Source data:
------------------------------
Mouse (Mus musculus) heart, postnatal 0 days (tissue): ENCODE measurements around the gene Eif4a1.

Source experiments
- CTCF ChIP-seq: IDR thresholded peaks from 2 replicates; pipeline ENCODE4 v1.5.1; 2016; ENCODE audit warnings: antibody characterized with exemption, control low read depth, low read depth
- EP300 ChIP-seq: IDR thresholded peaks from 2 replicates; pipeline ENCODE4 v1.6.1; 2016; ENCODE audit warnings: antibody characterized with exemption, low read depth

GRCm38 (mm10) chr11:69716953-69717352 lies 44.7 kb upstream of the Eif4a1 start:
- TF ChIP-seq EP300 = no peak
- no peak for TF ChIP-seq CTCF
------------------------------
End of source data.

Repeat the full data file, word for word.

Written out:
Mouse (Mus musculus) heart, postnatal 0 days (tissue): ENCODE measurements around the gene Eif4a1.

Source experiments
- CTCF ChIP-seq: IDR thresholded peaks from 2 replicates; pipeline ENCODE4 v1.5.1; 2016; ENCODE audit warnings: antibody characterized with exemption, control low read depth, low read depth
- EP300 ChIP-seq: IDR thresholded peaks from 2 replicates; pipeline ENCODE4 v1.6.1; 2016; ENCODE audit warnings: antibody characterized with exemption, low read depth

GRCm38 (mm10) chr11:69716953-69717352 lies 44.7 kb upstream of the Eif4a1 start:
- TF ChIP-seq EP300 = no peak
- no peak for TF ChIP-seq CTCF